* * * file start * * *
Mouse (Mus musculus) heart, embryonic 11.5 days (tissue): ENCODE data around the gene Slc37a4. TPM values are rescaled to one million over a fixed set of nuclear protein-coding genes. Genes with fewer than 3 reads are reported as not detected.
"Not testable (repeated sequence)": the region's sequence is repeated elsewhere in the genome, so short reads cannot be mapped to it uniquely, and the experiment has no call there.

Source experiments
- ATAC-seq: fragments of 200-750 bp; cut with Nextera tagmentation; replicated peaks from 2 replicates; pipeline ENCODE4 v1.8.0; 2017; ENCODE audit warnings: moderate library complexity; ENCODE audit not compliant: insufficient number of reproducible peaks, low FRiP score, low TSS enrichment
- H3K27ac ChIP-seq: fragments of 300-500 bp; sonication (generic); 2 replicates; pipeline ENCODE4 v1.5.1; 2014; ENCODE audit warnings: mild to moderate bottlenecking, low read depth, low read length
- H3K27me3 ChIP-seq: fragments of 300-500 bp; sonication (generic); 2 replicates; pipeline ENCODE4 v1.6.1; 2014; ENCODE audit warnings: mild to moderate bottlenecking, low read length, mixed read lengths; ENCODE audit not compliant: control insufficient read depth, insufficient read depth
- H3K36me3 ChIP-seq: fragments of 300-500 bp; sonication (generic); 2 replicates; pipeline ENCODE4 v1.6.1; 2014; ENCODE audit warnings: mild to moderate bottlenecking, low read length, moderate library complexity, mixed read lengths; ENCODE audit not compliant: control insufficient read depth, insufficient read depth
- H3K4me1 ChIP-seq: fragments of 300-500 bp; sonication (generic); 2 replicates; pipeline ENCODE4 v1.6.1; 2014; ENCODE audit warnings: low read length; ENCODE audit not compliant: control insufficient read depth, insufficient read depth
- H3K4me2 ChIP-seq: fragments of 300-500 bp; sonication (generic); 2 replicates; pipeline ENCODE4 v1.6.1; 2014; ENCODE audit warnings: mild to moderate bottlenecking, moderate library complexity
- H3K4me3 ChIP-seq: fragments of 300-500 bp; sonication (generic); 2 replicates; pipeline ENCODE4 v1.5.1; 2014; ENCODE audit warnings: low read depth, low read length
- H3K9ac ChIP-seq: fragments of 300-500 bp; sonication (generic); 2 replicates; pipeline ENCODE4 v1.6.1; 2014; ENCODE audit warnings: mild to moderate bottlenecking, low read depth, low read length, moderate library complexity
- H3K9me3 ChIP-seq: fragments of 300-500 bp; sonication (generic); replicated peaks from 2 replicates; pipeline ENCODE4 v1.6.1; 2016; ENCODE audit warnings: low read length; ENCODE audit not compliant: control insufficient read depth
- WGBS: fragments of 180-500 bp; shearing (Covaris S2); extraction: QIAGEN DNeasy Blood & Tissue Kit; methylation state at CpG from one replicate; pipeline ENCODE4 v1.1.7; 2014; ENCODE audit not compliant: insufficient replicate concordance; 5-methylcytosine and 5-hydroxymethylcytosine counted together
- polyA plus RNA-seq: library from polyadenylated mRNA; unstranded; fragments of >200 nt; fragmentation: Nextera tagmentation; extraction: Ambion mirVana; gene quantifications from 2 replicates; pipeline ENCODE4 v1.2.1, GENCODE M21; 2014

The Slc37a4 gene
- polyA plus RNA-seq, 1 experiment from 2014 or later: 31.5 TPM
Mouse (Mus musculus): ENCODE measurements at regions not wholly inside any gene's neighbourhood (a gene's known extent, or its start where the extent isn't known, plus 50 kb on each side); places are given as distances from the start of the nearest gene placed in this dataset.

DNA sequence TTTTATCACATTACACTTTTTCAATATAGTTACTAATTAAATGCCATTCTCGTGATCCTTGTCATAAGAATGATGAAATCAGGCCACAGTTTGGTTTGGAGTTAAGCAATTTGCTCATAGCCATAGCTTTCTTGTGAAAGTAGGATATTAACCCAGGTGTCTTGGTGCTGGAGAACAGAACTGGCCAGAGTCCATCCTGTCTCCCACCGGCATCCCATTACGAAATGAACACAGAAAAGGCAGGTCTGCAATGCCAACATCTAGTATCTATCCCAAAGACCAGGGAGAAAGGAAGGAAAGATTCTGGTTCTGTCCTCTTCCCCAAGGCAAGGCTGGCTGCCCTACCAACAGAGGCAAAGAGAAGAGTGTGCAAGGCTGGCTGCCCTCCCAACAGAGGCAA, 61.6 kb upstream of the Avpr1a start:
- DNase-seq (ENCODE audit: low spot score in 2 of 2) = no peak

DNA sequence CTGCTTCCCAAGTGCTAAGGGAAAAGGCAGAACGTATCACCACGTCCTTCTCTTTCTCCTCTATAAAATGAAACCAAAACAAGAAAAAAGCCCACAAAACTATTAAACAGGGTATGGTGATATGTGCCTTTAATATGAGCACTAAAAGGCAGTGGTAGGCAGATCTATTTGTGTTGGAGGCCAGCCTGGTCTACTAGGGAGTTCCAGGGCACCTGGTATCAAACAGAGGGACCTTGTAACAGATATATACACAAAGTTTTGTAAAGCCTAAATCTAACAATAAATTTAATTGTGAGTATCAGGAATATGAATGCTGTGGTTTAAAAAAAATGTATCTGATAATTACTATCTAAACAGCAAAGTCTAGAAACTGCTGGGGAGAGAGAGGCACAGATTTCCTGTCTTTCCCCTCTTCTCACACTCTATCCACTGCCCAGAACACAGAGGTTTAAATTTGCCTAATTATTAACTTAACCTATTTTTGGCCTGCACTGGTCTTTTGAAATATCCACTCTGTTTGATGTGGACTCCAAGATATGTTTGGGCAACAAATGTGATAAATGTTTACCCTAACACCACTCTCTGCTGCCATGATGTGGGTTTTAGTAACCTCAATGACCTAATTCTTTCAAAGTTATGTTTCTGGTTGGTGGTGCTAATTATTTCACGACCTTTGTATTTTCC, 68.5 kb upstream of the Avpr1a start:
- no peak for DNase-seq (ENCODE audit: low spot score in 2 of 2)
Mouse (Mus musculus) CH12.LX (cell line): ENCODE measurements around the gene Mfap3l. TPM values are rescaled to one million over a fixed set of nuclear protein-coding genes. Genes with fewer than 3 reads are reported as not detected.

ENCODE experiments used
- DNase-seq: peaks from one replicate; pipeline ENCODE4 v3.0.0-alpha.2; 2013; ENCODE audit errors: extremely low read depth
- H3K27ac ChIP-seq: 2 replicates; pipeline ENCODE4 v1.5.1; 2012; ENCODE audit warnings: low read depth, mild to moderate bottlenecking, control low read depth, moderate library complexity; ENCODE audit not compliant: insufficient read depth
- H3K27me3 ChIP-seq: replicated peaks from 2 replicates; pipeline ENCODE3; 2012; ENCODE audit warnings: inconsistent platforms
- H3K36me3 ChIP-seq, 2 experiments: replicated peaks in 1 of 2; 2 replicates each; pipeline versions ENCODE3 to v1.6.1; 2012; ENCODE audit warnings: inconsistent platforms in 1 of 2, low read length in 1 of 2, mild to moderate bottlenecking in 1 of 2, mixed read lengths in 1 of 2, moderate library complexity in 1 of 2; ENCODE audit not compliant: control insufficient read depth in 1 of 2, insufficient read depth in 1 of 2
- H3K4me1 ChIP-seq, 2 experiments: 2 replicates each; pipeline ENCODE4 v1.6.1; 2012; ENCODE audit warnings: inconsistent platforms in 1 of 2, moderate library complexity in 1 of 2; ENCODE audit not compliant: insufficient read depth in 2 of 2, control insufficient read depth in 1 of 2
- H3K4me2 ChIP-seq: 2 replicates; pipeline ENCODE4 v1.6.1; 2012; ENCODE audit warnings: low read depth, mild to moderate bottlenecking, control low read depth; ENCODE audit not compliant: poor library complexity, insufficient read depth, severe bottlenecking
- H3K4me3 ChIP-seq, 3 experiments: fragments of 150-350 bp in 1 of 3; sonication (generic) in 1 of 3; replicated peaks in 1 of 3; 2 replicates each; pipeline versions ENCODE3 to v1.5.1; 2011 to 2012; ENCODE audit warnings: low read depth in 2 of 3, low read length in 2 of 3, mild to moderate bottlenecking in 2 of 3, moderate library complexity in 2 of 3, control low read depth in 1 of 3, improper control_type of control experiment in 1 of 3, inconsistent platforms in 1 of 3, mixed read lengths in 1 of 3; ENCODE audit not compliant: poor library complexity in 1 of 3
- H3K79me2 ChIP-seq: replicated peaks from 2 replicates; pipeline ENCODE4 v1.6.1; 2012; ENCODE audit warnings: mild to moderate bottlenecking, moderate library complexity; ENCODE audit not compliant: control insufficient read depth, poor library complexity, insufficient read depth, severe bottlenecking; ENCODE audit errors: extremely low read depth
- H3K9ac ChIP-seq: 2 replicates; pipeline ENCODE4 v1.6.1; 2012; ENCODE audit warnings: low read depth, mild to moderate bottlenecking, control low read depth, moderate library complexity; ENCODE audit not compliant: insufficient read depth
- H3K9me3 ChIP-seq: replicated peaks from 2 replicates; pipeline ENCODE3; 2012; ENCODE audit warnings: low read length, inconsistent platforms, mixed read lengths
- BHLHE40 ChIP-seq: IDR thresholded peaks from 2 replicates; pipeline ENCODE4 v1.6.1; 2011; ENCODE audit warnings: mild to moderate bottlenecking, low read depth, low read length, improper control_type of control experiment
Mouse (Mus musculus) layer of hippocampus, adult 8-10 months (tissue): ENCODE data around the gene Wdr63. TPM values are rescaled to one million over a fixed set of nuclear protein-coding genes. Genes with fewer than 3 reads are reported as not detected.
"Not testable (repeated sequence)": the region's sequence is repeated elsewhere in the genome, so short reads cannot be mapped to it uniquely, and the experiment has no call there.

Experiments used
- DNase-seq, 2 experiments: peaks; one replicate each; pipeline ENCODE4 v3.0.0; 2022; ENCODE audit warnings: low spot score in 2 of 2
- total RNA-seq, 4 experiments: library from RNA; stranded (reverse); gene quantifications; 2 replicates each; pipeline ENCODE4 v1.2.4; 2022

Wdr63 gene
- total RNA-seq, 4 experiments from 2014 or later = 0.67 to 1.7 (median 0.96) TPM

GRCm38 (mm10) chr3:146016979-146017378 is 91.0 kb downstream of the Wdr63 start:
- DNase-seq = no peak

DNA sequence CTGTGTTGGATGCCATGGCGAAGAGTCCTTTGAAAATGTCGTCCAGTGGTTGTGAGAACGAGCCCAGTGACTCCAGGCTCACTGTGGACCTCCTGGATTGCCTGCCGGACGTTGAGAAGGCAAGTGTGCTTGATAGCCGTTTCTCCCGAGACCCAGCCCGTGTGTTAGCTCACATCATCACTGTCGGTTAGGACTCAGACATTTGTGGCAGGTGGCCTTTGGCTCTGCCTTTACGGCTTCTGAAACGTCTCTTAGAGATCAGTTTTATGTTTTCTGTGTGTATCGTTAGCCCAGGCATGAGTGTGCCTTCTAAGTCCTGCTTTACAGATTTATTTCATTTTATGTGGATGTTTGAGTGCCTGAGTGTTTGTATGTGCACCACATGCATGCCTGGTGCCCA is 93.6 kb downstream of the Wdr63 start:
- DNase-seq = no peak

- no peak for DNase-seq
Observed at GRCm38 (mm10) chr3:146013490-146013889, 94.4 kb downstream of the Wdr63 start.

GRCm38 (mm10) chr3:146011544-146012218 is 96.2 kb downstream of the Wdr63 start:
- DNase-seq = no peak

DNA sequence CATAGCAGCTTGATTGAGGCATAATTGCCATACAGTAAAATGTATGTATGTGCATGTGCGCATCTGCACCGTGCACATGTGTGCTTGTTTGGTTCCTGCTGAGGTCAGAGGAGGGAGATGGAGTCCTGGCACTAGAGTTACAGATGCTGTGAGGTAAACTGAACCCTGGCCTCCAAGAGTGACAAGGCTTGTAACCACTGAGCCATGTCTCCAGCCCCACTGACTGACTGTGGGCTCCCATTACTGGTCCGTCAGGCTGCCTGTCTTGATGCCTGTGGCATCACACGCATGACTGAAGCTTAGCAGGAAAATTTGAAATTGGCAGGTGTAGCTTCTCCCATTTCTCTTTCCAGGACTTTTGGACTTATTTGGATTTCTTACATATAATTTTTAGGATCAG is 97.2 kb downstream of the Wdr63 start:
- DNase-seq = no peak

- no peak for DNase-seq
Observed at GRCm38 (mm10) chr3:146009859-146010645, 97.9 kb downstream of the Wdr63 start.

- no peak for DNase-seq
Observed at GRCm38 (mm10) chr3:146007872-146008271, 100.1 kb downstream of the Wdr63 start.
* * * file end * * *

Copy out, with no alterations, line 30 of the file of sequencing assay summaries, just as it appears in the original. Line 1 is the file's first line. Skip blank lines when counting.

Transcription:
- H3K4me3 ChIP-seq, 3 experiments: fragments of 150-350 bp in 1 of 3; sonication (generic) in 1 of 3; replicated peaks in 1 of 3; 2 replicates each; pipeline versions ENCODE3 to v1.5.1; 2011 to 2012; ENCODE audit warnings: low read depth in 2 of 3, low read length in 2 of 3, mild to moderate bottlenecking in 2 of 3, moderate library complexity in 2 of 3, control low read depth in 1 of 3, improper control_type of control experiment in 1 of 3, inconsistent platforms in 1 of 3, mixed read lengths in 1 of 3; ENCODE audit not compliant: poor library complexity in 1 of 3